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June 1, 2012 - Soldier acquitted in AIDS assault case
after HIV tests shown to be completely bogus
Two weeks ago, OMSJ defended US Army Sergeant TD, who was accused of having unlawfully exposed four women to HIV. Despite 1) multiple positive HIV+ test results, 2) four accusers, 3) an HIV expertís opinion that the tests were unquestionable proof of TDís alleged infection), and 4) a sworn confession, the court acquitted Dixon of all HIV-related criminal charges. Office of Medical and Scientific Justice
An Army sergeant who was falsely accused of being HIV positive, and who spent 240 days in pretrial custody as a result, has officially been acquitted of the charges levied against him. Thanks to the efforts of the Office of Medical and Scientific Justice (OMSJ), a private investigative agency that focuses on medical and scientific fraud, Sgt. "TD," who was arrested in 2011 for HIV-related criminal charges, has been vindicated of his HIV-positive status, which has also caused the legitimacy of HIV tests to once again be called into question.
A former girlfriend of Sgt. TD, as well as three other women, reportedly pressed charges against the man after several ELISA (enzyme-linked immunosorbent assay), Western Blot, and viral load tests revealed that he was allegedly HIV-positive. Based on these tests and on affirmations by both a doctor's diagnosis and a soldier's signed confession, each of the women claimed that Sgt. TD exposed them to HIV without disclosing that he was infected, which is said to constitute aggravated assault.
Initially, it appeared as though Sgt. TD had no defense, and would have to potentially serve 37 years in federal prison for his alleged crime. But after Sgt. TD's attorneys asked OMSJ for help on the case, to which the group agreed, it was eventually shown that each of the HIV tests conducted, including Western Blot, the so-called "gold standard" of HIV tests, could not be relied upon for absolute accuracy in light of the numerous outside factors that may have tainted their results.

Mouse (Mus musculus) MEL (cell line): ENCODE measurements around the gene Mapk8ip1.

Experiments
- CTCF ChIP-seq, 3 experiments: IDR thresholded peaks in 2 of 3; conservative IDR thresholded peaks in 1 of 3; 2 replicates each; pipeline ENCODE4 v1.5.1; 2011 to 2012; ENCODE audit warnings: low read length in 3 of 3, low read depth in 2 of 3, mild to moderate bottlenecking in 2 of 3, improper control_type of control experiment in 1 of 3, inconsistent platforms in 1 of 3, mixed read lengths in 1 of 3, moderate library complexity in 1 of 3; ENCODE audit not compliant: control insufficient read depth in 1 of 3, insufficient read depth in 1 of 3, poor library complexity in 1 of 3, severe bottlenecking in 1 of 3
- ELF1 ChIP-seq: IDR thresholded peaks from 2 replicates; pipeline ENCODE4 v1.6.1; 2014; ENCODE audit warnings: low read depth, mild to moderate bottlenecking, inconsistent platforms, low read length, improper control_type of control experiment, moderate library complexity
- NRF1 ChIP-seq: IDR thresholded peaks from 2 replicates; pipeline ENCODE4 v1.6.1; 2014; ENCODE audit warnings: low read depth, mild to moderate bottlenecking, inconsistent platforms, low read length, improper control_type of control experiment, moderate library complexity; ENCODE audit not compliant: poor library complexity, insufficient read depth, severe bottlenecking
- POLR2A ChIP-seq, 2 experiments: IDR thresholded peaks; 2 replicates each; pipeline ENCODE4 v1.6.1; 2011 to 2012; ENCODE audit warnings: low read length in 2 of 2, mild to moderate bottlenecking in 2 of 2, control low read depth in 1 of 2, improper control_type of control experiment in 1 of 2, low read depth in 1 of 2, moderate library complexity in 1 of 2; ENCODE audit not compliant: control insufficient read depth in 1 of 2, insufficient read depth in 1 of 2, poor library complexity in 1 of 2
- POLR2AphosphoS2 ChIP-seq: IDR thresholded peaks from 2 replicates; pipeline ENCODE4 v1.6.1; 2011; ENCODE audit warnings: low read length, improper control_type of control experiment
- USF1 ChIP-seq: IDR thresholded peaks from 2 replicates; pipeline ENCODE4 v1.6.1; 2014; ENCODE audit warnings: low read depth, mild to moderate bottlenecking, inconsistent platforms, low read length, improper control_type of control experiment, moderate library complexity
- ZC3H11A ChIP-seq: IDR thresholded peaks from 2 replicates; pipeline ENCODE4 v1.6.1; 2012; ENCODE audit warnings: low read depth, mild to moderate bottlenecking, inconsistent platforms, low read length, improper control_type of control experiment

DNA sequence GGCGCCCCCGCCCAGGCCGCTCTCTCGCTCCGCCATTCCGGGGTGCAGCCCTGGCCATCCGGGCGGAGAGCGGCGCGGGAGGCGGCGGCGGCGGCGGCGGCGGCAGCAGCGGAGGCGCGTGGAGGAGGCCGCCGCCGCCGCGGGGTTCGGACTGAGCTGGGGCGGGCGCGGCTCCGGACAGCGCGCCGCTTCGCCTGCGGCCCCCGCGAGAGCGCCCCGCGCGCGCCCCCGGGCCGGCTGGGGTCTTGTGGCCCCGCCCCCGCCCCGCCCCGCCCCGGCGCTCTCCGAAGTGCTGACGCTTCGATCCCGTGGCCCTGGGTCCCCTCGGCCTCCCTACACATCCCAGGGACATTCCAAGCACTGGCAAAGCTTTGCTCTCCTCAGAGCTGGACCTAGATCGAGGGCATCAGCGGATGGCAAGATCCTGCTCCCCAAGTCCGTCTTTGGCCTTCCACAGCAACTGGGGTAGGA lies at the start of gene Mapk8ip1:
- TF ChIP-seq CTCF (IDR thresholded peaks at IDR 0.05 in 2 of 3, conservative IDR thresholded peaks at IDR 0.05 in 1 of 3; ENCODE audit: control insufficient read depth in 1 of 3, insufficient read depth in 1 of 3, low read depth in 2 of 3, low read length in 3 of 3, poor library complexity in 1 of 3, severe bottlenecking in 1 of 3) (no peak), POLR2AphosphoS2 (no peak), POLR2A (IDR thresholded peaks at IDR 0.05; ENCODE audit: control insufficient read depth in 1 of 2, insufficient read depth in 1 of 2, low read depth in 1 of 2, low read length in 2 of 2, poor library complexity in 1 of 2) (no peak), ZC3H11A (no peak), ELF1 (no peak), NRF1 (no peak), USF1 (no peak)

"The underlying diagnosis of being HIV-positive was unreliable, and the reason it was unreliable is because the tests used [...] the standard tests for claiming that someone is infected with HIV, if you really dissect them, they don't do that," said attorney David Steele Esq., who observed the trial and recently spoke about it with radio host Celia Farber and Dr. David Rasnick, Ph.D.
"There was a significant doubt whether or not TD was infected with HIV. He was totally healthy. This is a man with no symptoms. And if there was a doubt on whether he was infected with HIV, obviously he could not be convicted of transmitting that allegedly fatal virus to people."
You can listen to the entire audio of Steele's interview here:
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